'Climate financing' has been a buzzword ever since the international community decided on a shift in investment towards low carbon, climate resilient options to limit global warming to 2˚C in the coming century.
Developed countries have committed to mobilise $100 billion per year by 2020 to enable poor countries for two new buzzwords: mitigation and adaptation. Mitigation is any action taken to permanently eliminate or reduce the long term effects of climate change, while adaptation is the ability of a system to adjust and cope with climate change.
The Rio+20 Summit this week in Brazil is deliberating on the renewal of political commitment and promotion of a global green economy. A country like Nepal will need to clearly define how a green economy will fulfill its development goals. As an agrarian economy, our concern should be to leverage Nepal's position as a least-polluting nation to mitigate potential future environment degradation.
Nepal's focus will be more towards sustainability and adaptation of mountainous countries to climate variability, and how to increase international competitiveness to access available financial resources. We need to ensure that climate finance is used to catalyse and scale up public and private sector investment needed to address climate change, and promote Nepal as an environmentally-friendly economy.
Nepal is the only country selected to participate in two Climate Investment Fund (CIF) Pilot Programs: the scaling up of Renewable Energy Program (SREP) and Pilot Program for Climate Resilience (PPCR). Both involve joint design and implementation by the ADB (Asian Development Bank), IDA (International Development Association) and the IFC (International Finance Corporation) as well as aid agencies from the UK, Denmark, and the United States.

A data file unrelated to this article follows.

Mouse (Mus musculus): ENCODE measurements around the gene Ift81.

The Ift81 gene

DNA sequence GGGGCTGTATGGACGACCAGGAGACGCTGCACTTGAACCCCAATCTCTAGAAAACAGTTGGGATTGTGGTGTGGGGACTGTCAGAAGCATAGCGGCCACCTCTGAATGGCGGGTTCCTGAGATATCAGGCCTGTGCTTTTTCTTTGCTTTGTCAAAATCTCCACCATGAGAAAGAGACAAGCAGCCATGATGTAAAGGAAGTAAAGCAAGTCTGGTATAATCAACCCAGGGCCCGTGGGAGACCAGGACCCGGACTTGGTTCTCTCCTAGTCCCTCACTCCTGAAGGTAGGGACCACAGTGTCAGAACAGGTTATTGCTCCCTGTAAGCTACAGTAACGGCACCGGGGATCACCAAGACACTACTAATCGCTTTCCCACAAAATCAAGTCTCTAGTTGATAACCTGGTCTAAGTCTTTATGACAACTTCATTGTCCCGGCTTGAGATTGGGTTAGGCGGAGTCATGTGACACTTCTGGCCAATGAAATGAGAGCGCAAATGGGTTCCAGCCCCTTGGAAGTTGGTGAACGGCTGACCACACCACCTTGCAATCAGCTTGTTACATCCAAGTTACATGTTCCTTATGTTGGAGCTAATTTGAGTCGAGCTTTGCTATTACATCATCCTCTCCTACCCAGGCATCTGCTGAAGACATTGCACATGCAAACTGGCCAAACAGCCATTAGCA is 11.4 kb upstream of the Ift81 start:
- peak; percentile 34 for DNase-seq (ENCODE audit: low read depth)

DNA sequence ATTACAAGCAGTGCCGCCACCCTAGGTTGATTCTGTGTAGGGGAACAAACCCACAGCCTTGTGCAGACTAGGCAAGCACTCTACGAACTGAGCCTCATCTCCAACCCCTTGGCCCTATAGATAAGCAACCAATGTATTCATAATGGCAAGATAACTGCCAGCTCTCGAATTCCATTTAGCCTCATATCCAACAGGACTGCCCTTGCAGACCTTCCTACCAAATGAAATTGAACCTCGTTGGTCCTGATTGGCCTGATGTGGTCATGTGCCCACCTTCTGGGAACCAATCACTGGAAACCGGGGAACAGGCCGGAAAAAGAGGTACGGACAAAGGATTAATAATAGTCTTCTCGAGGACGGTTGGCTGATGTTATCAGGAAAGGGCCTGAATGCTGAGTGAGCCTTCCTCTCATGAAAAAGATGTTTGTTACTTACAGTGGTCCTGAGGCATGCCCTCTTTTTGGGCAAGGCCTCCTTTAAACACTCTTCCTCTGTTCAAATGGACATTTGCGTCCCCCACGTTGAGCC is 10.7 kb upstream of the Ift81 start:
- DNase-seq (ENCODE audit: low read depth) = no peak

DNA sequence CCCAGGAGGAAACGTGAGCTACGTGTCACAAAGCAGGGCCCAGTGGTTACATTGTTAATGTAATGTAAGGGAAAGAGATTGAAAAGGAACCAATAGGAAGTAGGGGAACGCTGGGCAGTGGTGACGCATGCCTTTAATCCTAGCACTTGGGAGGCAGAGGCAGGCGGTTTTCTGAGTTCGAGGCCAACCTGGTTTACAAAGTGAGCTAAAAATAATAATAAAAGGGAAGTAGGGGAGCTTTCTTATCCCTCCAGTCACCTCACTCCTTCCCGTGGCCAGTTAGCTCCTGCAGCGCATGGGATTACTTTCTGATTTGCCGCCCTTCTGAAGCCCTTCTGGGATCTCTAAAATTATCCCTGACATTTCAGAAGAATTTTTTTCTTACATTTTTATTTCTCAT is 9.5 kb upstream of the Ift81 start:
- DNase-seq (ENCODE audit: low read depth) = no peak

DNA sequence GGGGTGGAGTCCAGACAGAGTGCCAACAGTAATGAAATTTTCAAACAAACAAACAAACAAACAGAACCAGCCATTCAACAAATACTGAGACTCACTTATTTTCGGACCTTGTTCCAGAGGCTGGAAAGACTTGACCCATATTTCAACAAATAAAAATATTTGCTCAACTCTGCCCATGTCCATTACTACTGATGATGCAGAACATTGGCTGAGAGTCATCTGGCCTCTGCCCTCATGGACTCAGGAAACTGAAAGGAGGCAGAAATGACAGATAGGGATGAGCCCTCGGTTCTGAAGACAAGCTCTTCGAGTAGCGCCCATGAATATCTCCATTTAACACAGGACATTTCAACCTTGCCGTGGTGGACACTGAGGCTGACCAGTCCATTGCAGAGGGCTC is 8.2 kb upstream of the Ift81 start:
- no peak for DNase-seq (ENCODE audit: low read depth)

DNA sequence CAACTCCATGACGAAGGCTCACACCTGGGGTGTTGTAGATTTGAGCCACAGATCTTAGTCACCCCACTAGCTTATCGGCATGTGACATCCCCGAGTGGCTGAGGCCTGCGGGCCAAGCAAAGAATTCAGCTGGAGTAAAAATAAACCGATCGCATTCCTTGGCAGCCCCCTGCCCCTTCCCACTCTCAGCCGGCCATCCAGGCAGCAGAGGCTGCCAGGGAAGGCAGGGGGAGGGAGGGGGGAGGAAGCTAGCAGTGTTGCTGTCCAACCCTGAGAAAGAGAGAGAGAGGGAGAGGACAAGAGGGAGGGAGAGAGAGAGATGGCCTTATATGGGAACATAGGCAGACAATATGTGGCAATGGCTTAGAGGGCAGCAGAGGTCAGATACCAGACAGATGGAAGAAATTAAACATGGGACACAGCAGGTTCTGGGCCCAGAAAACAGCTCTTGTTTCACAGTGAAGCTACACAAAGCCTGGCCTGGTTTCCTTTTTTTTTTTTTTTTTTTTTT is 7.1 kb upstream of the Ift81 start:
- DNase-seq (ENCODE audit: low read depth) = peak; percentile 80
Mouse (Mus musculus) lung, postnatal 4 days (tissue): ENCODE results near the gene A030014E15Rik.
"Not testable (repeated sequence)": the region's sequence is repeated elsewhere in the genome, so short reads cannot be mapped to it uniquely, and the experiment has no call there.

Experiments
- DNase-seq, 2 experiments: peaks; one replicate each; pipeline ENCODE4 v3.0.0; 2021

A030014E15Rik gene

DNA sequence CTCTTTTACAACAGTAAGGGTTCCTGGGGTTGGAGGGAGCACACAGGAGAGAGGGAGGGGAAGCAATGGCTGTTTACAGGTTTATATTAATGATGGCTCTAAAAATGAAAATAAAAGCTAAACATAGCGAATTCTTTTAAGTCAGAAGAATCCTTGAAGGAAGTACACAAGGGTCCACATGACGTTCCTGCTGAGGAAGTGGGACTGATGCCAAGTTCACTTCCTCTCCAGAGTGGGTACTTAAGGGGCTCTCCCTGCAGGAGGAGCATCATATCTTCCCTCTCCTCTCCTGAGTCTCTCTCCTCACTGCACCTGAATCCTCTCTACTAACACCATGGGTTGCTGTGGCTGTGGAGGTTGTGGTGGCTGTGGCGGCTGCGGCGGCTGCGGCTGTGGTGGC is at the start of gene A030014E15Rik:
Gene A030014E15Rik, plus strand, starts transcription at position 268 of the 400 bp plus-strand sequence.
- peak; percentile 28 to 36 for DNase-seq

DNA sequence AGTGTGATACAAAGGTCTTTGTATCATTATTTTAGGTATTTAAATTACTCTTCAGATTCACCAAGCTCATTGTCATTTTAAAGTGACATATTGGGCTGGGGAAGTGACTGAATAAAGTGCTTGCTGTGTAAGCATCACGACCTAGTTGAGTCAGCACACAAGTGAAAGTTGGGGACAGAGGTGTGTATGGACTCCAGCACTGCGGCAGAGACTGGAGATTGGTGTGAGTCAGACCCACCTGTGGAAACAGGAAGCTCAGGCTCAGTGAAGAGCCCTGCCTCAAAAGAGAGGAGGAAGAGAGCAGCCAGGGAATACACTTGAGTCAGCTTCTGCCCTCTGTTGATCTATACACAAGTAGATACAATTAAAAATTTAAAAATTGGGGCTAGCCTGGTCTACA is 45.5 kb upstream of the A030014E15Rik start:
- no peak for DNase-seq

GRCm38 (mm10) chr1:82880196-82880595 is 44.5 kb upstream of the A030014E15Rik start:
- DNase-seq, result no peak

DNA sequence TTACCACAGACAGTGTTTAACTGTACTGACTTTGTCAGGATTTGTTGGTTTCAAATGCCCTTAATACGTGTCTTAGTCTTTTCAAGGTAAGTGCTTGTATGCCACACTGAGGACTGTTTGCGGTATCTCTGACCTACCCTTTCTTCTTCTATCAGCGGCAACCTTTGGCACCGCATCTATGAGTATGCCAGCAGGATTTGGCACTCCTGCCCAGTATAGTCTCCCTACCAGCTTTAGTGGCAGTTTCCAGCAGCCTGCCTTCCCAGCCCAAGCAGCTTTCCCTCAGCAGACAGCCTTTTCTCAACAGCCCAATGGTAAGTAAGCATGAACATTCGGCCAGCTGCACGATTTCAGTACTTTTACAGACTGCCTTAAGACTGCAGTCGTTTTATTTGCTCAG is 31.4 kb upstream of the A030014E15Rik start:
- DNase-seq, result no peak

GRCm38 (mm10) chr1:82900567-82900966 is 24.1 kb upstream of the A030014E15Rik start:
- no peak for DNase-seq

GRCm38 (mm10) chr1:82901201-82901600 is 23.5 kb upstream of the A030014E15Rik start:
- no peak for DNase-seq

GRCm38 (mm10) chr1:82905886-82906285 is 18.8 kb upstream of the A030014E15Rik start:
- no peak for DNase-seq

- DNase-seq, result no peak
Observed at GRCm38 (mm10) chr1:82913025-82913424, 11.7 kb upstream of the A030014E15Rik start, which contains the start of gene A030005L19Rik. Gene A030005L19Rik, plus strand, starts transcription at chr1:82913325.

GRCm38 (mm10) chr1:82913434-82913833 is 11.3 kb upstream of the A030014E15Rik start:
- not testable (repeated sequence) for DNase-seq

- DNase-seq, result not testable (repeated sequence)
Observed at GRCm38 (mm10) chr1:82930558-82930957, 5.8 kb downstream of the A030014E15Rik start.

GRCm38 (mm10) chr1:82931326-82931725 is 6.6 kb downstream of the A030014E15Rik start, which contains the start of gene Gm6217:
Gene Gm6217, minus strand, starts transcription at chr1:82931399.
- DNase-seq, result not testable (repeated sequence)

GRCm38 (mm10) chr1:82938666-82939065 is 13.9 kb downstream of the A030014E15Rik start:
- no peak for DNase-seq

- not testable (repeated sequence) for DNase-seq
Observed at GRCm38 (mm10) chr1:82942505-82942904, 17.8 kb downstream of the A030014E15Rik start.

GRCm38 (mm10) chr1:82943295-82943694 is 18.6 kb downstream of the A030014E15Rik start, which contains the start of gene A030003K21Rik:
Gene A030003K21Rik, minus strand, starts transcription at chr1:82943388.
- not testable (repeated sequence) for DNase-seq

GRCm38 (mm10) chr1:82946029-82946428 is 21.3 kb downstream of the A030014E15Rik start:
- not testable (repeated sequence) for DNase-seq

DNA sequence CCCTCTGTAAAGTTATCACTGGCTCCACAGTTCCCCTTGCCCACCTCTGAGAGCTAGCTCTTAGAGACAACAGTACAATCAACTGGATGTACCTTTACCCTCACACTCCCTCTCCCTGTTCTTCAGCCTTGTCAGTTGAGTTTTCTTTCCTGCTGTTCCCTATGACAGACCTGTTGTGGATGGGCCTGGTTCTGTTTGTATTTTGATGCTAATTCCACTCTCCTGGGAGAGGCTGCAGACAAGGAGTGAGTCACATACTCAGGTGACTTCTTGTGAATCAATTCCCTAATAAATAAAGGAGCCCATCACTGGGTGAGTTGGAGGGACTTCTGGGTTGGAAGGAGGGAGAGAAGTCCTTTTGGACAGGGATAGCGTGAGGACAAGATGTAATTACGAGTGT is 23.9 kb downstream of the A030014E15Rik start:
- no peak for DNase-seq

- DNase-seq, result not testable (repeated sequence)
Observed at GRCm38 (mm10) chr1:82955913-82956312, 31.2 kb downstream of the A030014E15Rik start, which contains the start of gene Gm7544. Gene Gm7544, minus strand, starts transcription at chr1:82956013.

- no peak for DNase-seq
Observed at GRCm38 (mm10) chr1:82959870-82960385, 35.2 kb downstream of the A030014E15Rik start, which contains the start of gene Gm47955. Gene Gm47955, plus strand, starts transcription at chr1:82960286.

The PPCR was approved in 2008 with a grant of $50 million and loan of $40 million towards sharing the experience and knowledge useful to designing scaled-up adaptation measures that are strategically aligned with other donor funded projects.
In Nepal, donor agencies are directly working with the government, but the private sector does not have direct access to global climate funds even though it has been involved in renewable energy projects such as microhydro, biogas, solar home systems, improved water mills, energy efficiency projects and other clean and low carbon technologies. Some private sector banks and financial institutions have even supported and financed renewable energy project in rural areas.
One example is the solar home system financing for rural households in Nepal in which the Ace Development Bank partnered with United Nations Environment Programme (UNEP), the Frankfurt School of Management and Winrock International to work with the Alternative Energy Promotion Centre (AEPC). The target is to install 3,500 household solar systems by the end of 2012 with the help of local cooperatives. Already, the program has saved 11,000 litres of kerosene monthly, with savings of $11,000 for households every month. It has also indirectly benefited health and the environment.
This is a small step in finding alternatives to the 115 million litres of kerosene that is used every year by a quarter of Nepal's population for lighting and stoves. It is a unique example of scaling-up that cooperatives are now able to advance loans for income-generation or small and medium enterprises with available funds at a negligible default rate.
Siddhant Raj Pandey is CEO of Ace Development Bank and this is an excerpt from his paper at a conference on Climate Financing hosted by the Inter-American Development Bank and UNEP in Washington recently.
Bring home the sunshine, PAAVAN MATHEMA
Have the sun back you up this loadshedding season, and for years to come